Many a client has called me after their own attempt(s) to declutter and organize their home or office has failed. Why does this happen? Why do our efforts seem to only last for a day, a week or maybe a month, if we're lucky? Do you feel like you're constantly making mistakes, but you don't realize it until later?
Here are a few of the most common mistakes we make when trying to get organized. (Don’t worry…over the course of the month, we’ll address ways to remediate these issues to help you keep up the 2017 organizing habit.)
Putting low-value items in the high-rent real estate district
Most people have caught on that they don’t need to keep Halloween decorations in their coat closet. But, if you take a look around other areas of your home, it’s highly likely that you have low-use or low-value items taking up space in the prime real estate areas of your space or easy-access storage areas. Instead, put high-priority, often-used items in easy-to-reach places. Coats, backpacks and shoes near the door; old high school yearbooks on the top shelf - or in a storage space like a garage or attic. (Unless, of course, reliving the glory days is a common practice for you.)
Overly complicated organizing systems
There is nothing wrong with “good enough” when it comes to organizing. Not everyone’s home looks like a magazine spread. Most often, we have too many little containers when one larger one might suffice. Instead of sorting to an ultra-fine level of detail on lego sets, just keep one or two larger bins full of the legos. Keep the instructions in a binder or ziplock bag. And filing systems are always a culprit. You don’t need to keep PG & E separate from your municipal water bill. (Yes, it’s questionable if you even need to keep household utility bills at all. More on that later. ) Given that 80% of the things we file we may never need to access again, don’t make the filing system too complicated. Laundry take too long? Instead of sorting into whites, darks, etc., sort by person, and do everything in cold water. Then, when the load comes out, plop all of that into a basket - and get that person to be responsible for folding it/putting away.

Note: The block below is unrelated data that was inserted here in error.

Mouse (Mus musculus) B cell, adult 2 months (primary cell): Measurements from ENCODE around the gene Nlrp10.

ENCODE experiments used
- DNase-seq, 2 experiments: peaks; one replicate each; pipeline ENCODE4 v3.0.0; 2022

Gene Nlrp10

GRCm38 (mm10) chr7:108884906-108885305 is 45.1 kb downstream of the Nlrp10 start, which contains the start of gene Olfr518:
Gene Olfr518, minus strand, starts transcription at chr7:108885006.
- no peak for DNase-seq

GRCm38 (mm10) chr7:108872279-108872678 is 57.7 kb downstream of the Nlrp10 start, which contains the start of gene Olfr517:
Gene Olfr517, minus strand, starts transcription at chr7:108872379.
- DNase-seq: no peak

Buying too many organizing products
Organizing products are exploding on the shelves of retailers - all promising to be the ideal storage option for your carefully-curated items to inhabit. Magazines showcase picture-perfect, neatly-labeled baskets (never overflowing, like in real life.) Stores run continual ads which promise containers to solve all your organizing needs. So I can understand why the purchase of a gorgeous basket or smart-looking desktop product may tempt you. But buyer beware. A product purchase rarely equals an organized space without effort, too. Organization takes work - but the hardest part is simply getting started.
Having unrealistic expectations
Did your space get to its current decluttered and chaotic state in three or four hours? Most likely not. If you are like most of us, you have a shopping bag or a backpack full of stuff coming in a little at a time, but at a steady rate. So, don’t expect your three or four hours of tidying-up to give results fit for a Real Simple photo shoot. But don’t give up! Like we learned in our 31-Day GO Challenge, even 10 minutes a day of cleaning up will help you maintain a space that creates a feeling of satisfaction and relaxation.